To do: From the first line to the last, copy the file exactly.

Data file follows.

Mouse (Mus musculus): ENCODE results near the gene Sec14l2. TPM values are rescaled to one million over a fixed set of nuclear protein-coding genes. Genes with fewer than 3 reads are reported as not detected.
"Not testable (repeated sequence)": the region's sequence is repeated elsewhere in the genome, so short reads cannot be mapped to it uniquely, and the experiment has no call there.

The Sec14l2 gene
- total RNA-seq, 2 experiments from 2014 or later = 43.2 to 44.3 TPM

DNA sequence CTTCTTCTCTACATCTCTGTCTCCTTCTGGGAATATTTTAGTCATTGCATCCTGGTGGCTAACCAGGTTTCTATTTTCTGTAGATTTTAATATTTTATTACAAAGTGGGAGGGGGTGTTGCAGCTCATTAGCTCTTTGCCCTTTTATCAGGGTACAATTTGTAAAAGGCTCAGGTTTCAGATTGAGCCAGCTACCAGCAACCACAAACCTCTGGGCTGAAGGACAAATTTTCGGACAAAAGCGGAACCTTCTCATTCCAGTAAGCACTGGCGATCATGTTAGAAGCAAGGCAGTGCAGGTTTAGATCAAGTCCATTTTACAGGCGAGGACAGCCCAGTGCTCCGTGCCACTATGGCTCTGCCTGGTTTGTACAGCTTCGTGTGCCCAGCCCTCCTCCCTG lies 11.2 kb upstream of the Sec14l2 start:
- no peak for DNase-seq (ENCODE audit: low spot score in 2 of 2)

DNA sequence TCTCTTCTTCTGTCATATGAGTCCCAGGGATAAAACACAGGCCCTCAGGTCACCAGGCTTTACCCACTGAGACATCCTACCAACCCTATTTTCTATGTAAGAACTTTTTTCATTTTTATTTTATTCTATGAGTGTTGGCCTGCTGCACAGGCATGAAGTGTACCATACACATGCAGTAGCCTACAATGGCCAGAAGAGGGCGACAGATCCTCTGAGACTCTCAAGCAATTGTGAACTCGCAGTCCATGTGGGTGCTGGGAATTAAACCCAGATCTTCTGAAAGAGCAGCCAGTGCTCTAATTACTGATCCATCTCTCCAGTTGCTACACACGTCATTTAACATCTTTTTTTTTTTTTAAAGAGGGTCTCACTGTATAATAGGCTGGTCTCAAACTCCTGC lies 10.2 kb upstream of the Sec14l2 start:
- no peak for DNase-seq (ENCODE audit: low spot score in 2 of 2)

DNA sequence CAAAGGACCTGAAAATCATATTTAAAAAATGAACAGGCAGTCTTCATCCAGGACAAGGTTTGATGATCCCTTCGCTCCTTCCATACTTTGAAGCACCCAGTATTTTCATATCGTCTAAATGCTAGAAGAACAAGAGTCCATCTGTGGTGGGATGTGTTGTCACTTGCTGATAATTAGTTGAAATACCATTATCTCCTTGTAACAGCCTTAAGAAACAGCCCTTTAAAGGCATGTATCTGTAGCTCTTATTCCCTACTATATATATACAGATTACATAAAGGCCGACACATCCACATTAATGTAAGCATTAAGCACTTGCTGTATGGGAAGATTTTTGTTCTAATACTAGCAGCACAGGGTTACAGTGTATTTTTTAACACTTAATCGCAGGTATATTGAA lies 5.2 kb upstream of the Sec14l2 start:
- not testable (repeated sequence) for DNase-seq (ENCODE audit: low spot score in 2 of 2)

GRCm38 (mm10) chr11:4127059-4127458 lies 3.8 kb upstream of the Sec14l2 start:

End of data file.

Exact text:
Mouse (Mus musculus): ENCODE results near the gene Sec14l2. TPM values are rescaled to one million over a fixed set of nuclear protein-coding genes. Genes with fewer than 3 reads are reported as not detected.
"Not testable (repeated sequence)": the region's sequence is repeated elsewhere in the genome, so short reads cannot be mapped to it uniquely, and the experiment has no call there.

The Sec14l2 gene
- total RNA-seq, 2 experiments from 2014 or later = 43.2 to 44.3 TPM

DNA sequence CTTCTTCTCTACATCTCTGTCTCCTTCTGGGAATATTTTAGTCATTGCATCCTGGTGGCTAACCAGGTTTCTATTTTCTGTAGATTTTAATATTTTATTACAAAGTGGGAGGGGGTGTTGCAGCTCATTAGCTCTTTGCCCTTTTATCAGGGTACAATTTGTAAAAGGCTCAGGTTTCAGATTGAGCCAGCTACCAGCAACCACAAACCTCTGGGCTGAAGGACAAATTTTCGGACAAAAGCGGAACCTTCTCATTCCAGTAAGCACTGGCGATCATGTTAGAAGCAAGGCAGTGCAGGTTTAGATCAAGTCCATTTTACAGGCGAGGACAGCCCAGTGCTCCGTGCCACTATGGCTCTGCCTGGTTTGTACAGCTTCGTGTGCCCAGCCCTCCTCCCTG lies 11.2 kb upstream of the Sec14l2 start:
- no peak for DNase-seq (ENCODE audit: low spot score in 2 of 2)

DNA sequence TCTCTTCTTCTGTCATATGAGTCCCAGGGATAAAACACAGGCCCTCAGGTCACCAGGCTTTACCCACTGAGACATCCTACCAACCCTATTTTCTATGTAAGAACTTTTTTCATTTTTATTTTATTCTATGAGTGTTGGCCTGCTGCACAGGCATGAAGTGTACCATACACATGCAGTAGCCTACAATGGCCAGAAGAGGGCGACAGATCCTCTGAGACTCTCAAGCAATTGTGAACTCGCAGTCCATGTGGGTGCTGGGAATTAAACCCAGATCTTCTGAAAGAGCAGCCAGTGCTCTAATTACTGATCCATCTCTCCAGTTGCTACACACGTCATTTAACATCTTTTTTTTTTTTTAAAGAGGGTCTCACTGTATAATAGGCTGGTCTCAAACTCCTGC lies 10.2 kb upstream of the Sec14l2 start:
- no peak for DNase-seq (ENCODE audit: low spot score in 2 of 2)

DNA sequence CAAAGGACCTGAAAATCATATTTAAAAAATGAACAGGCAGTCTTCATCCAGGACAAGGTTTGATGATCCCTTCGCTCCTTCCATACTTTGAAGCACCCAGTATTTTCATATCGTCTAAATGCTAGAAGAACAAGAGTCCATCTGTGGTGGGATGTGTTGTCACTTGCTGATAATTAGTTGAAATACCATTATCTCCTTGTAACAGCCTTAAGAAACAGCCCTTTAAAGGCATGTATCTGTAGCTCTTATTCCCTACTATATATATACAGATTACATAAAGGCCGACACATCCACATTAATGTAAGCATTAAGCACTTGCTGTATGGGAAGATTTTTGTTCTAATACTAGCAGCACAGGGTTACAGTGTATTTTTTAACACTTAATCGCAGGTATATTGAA lies 5.2 kb upstream of the Sec14l2 start:
- not testable (repeated sequence) for DNase-seq (ENCODE audit: low spot score in 2 of 2)

GRCm38 (mm10) chr11:4127059-4127458 lies 3.8 kb upstream of the Sec14l2 start: